Monday, May 15, 2017

always mothers day

Yesterday was Mothers Day and I’d meant to chat about but in the early morning woke preoccupied and blogged the anxiety dream that was still menacing me. Memories though 

When I was a boy, mama’s birthday on May 7th often meant that with limited cash I combined her birthday present and mothers day gift. My mother was born May 7, 1912, a hundred five years ago last Sunday. She died early the rainy Sunday morning July 17, 2011, two months and ten days after turning 99. I was 75 but no matter how old we are when they die, mothers are not replaceable in one's heart. A main thing is to try and make sure you don’t die first and leave her with that anguish.

I remember, some of which I’ve blogged before.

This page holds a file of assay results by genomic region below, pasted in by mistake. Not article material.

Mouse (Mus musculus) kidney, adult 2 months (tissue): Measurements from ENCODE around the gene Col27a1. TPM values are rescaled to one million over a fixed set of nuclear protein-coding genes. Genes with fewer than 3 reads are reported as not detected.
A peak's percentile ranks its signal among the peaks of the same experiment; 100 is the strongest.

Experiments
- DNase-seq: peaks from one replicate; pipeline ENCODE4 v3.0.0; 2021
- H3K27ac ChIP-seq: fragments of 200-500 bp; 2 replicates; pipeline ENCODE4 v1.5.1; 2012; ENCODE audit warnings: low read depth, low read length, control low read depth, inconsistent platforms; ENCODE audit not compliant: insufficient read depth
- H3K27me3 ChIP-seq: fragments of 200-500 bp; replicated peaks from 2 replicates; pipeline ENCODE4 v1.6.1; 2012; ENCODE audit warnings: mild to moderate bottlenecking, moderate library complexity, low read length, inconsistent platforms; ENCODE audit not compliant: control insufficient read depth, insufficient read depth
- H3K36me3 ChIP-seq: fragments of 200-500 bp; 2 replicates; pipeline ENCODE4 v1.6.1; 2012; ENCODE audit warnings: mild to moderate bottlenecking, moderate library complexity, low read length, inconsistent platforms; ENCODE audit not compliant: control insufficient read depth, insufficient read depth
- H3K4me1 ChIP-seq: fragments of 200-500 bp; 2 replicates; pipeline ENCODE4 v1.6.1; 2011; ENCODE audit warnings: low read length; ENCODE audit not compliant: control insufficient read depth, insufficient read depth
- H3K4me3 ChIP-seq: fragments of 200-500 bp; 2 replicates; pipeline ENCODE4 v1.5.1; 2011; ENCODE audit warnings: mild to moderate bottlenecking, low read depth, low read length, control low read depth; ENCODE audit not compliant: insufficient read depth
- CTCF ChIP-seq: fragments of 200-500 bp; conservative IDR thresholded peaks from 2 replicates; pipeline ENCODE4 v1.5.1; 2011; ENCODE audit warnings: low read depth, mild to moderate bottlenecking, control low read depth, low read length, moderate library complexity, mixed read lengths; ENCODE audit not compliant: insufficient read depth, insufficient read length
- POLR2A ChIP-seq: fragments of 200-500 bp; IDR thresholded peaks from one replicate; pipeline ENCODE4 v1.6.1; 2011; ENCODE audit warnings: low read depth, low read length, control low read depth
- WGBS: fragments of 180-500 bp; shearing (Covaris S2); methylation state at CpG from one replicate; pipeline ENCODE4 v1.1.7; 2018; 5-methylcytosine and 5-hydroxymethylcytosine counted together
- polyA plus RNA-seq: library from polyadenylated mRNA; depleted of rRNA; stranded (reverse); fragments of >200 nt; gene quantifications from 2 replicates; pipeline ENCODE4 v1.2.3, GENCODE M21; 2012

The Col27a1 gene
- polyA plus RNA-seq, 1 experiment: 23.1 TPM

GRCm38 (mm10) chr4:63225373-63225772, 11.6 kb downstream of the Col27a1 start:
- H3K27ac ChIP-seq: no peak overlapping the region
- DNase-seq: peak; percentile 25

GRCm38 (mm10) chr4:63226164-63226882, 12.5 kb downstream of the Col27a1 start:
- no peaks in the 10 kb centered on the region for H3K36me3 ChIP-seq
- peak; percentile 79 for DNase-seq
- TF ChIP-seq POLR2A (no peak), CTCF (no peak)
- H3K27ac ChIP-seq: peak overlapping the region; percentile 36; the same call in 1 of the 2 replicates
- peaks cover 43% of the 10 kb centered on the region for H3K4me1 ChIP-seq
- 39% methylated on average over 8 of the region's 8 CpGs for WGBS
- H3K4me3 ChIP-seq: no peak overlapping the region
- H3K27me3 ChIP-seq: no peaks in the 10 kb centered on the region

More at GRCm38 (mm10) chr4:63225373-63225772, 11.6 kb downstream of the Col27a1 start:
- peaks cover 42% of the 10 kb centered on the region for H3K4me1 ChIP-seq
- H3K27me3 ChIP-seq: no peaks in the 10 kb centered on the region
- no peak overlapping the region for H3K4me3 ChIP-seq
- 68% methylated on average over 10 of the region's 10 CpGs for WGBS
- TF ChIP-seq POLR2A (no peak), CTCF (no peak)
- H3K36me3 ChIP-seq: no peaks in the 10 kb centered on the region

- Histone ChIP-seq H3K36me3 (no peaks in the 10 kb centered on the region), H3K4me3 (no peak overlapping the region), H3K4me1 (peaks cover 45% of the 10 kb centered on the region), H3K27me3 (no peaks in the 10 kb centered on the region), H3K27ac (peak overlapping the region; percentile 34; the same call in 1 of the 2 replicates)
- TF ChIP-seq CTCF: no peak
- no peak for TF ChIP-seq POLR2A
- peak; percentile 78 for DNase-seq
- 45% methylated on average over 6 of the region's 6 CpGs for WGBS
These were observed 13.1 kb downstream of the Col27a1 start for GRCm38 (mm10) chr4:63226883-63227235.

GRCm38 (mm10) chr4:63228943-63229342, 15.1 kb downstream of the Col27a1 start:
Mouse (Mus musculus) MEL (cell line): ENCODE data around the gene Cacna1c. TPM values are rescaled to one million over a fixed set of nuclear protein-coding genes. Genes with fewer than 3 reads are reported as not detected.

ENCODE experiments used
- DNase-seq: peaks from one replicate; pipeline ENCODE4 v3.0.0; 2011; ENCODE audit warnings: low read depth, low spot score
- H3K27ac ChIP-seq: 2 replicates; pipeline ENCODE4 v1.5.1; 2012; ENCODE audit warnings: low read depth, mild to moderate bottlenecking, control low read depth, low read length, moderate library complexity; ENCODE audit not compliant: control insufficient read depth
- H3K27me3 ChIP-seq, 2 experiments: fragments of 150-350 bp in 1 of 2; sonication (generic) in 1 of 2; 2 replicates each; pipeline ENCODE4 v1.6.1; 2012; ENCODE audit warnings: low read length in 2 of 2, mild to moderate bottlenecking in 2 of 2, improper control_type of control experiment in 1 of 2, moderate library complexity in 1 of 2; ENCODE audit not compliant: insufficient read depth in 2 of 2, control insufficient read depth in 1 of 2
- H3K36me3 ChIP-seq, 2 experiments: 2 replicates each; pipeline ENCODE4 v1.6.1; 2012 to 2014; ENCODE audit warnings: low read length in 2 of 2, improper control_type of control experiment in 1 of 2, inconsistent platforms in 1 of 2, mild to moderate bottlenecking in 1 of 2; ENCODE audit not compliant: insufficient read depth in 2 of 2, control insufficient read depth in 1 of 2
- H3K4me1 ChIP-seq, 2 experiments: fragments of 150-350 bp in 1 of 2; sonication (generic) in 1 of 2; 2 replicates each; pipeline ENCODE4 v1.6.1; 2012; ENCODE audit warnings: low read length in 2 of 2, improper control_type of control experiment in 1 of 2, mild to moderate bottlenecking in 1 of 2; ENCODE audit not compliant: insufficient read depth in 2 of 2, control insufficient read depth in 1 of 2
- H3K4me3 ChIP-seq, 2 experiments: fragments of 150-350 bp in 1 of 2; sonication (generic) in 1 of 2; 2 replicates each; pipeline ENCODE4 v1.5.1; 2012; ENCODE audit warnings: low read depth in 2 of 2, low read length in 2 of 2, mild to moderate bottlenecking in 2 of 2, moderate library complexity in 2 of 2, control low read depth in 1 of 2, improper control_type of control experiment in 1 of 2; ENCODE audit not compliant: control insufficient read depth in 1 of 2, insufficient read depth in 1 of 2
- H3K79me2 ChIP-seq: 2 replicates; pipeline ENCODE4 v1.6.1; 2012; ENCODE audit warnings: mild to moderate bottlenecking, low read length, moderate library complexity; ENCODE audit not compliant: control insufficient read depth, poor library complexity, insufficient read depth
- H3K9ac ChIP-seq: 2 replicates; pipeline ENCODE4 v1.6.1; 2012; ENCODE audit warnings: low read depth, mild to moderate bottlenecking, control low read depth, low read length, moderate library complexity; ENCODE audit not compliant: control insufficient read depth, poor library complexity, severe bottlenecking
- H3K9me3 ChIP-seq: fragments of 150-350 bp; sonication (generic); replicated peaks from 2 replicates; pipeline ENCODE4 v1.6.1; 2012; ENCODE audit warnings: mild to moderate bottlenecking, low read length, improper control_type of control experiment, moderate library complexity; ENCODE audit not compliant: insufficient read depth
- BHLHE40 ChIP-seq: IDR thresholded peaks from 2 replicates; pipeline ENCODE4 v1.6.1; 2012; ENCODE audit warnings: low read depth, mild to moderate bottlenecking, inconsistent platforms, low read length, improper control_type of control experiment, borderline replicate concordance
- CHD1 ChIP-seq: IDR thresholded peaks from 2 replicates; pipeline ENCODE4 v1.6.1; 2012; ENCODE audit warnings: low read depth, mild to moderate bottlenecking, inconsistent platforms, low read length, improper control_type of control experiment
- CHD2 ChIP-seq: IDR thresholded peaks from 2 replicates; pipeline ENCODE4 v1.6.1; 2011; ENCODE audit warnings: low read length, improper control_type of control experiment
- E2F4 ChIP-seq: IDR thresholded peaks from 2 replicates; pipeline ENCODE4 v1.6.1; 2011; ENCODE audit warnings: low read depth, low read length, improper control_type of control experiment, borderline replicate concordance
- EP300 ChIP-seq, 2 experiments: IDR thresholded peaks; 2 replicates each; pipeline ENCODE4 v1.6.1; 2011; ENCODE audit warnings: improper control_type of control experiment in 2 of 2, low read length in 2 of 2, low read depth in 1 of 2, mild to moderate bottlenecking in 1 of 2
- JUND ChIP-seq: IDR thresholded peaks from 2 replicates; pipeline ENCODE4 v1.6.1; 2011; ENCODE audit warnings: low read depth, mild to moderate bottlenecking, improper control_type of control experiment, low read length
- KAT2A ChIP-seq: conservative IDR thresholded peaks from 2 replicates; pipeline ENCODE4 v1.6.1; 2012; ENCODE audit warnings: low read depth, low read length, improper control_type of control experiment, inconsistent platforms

The evening of Labor Day 1941, mama called me into the dining room, where she asked, “Bubba, you’re starting school tomorrow. What do you want them to call you?” Surprised, I remember saying, “Not Bubba. How about Tom?” Mama said, “No, it can’t be Tom. When we were in high school I had a boyfriend named Tom, and your daddy still hates him.” So, for ages six through seventeen, grades one through twelve, I resigned to being called Carroll, which my father was called all his life. I did not like it, never accepted it as who I was, Carroll was my father and we had lifelong a strained relationship even though I think we both tried. And for me, a shy, reserved boy, being Carroll was always like Johnnie Cash’s song “A Boy Named Sue.” Looking back, I know it affected my personality, as peculiar names can do to a child. As for that first Tom, going through mama's pictures and things after she died, we came across a long ago nineteen-twenties photo of a cute teenage girl and tall, handsome boy, marked on the back, "Tom 17 and Louise 16." Understanding for more reasons than I can say, I guess mama just couldn't bear to let go of that one last memory. An aunt told me Tom was brokenhearted when she chose Carroll.